LUKE CAGE, CRISIS IN SIX SCENES, AFTERMATH, VERSAILLES

First Look/Last Look: September 25–October 1, 2016

Every year, in “First Look/Last Look,” I pan for TV gold in the fetid riverbed of the new fall season. While I always hope this experiment will yield at least one show that I want to add to my regular viewing—if not reviewing—schedule, I’m not holding my breath. Call me pessimistic, but, in most cases, I expect my first look to also be my last.

Alas, this was a thin week for premieres, as neither the networks nor the premium cable channels had anything new to offer.

Fortunately, the streaming services dropped two major new productions: one that's very good, and one that's fairly awful. Otherwise, your poor, beleaguered critic found himself desperately searching the rarely trod, "do-we-even-get-that-channel?" avenues of his cable system for things to round out this weekly roundup. (Spoiler-alert: it wasn't worth the effort.)

LUKE CAGE (Netflix)luke-cage

The cream of the crop—and really the only thing I can recommend this week—is the new Netflix series Luke Cage, the third of Netflix and Marvel's "street-level" superhero shows (after Daredevil and Jessica Jones). Here, the action moves from Hell's Kitchen to Harlem, and Mike Colter's stoic, invulnerable strongman—first introduced as the sometimes partner and paramour of Jessica Jones—moves to the spotlight. It's a space he occupies easily, which comes as little surprise to anyone who saw Colter's effortlessly magnetic, disarmingly tender performance on the earlier series. (Don't worry if you haven't watched Jessica Jones, however: Luke Cage barely refers to events on that show, and its eponymous heroine is casually dismissed as Luke's "rebound chick.")

Luke Cage opens with its protagonist laying low in Harlem, struggling to pay his rent by working two menial jobs under the table. He's working for his late wife's relative Pop (Frankie Faison), sweeping up at a venerable barbershop that serves as a vital cornerstone of the community. He's also working as a dishwasher and occasional bartender at a swanky Harlem nightclub owned by local crime lord and arms-dealer Cornell "Cottonmouth" Stokes (a mesmerizing performance from Mahershala Ali). These two figures—former friends—serve as the ideological poles in the escalating fight for the soul of Harlem: Pop's trying to provide a safe haven from crime and violence for the residents of the neighborhood, while Cottonmouth—with the help of his cousin, a well-intentioned but corrupt city councilwoman (Alfre Woodard)—is getting rich by preying on the community and escalating the gang-wars. As the story opens, Luke is just trying to get by, and has no interest in being a hero—but, of course, it's only a matter of time before he gets drawn into the fray.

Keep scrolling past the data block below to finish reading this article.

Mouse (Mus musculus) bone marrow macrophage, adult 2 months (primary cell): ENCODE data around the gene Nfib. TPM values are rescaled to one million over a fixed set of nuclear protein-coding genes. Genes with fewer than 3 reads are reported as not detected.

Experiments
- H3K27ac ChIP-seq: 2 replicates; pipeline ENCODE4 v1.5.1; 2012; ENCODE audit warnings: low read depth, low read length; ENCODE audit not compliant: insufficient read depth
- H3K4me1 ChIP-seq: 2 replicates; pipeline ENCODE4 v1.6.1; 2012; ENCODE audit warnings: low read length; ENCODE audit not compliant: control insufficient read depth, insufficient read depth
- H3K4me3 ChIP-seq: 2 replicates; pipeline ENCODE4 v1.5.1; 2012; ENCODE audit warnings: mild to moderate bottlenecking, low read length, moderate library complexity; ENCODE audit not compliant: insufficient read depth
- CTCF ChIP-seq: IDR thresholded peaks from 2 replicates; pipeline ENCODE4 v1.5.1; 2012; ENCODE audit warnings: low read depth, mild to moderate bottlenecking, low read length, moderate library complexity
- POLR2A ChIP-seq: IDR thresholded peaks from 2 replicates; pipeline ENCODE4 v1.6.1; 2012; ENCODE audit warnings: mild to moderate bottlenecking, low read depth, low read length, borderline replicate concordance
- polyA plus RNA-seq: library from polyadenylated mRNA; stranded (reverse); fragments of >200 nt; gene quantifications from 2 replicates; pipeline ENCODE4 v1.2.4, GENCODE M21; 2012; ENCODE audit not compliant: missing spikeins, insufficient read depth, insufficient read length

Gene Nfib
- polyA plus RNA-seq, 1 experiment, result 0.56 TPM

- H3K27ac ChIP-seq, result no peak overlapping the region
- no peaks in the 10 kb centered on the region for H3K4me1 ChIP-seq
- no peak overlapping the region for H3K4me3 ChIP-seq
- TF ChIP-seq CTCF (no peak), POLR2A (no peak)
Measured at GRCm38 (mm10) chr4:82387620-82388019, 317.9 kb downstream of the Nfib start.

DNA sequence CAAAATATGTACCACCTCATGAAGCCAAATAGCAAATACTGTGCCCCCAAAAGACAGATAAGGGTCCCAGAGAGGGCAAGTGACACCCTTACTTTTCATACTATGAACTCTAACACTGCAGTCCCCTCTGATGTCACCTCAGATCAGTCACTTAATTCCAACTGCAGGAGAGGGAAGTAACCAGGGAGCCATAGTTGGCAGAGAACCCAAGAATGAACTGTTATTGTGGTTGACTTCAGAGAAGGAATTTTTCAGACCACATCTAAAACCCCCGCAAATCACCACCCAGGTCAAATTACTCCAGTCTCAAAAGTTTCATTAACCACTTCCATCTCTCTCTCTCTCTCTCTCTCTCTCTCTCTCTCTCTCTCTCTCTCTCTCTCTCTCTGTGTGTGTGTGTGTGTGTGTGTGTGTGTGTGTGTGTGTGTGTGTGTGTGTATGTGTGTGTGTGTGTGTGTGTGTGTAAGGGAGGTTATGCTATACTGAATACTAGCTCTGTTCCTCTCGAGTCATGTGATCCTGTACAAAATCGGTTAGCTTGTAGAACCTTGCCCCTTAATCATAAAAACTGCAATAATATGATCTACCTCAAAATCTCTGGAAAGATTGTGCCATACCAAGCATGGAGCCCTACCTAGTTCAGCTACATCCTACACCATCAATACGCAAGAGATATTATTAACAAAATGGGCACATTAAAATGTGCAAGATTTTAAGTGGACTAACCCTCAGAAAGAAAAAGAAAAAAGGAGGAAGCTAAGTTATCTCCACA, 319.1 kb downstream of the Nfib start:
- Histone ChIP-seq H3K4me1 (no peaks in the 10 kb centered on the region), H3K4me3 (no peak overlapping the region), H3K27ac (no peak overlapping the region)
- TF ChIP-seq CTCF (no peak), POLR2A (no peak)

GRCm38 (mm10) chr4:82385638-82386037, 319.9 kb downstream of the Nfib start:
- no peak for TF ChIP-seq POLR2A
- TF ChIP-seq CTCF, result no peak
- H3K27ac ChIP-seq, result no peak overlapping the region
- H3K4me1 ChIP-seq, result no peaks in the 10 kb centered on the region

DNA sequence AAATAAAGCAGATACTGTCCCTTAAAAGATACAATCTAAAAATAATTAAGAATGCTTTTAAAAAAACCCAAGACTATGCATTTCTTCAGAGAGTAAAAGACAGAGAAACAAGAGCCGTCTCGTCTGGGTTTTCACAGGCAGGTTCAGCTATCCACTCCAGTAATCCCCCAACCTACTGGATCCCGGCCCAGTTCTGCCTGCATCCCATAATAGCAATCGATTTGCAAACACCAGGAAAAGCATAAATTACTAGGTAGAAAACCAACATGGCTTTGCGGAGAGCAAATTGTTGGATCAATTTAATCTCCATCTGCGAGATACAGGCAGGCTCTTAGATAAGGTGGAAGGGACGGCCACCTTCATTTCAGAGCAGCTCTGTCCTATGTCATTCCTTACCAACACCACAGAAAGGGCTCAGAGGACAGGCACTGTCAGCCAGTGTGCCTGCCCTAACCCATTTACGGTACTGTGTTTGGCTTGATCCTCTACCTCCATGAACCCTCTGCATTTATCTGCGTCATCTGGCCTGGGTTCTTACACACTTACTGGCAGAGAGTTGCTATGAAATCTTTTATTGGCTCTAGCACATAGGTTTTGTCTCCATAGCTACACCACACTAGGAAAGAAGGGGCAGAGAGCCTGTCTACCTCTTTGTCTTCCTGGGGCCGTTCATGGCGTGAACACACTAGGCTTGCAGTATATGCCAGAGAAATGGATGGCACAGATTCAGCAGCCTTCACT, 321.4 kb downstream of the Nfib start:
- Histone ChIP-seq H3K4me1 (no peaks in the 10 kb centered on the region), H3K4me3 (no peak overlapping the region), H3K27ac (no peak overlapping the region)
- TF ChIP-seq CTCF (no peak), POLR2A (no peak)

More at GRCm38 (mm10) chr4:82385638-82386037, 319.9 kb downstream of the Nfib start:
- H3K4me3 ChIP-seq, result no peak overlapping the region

These Netflix series are structured to be binged, and Luke Cage is a little slow in getting to the inevitable point when Luke will go into action. The first episode feels a little murky and languid, as creator Cheo Hodari Coker (Ray Donovan) is in no hurry to light a narrative fire: he takes his time introducing the players, establishing the complicated dynamics between them, and letting us get a feel for the milieu. But it's time well-spent: Coker's Harlem quickly comes to feel like a real, richly textured place, with its own rules and its own way of doing things. ("The streets will handle it, just like they always do," one character tells Detective Misty Knight—an excellent Simone Missick—when she tries to offer him official protection.) By the time Luke goes into action with his own way of handling things, we're fully invested in both the story and its stakes.

I've watched the first four episodes of Luke Cage so far, and I'm enjoying the hell out of it as pure, smart comic-book entertainment. There's enough action and intrigue to satisfy my inner 12-year-old. (I will never grow tired of watching fight choreography cleverly tailored to Luke's unique abilities: an unbreakable object, Luke is all slow-and-steady offense, no defense.) But the overall tone is more serious and sophisticated than other shows in the genre, and the cast—particularly Colter, Ali, Woodard, and Missick—are proving that superhero stories can feature complex, nuanced characters deep with layers of history and contradictions. A weak second-season of Daredevil notwithstanding, Netflix continues to operate on the highest level of storytelling that a superhero premise can support.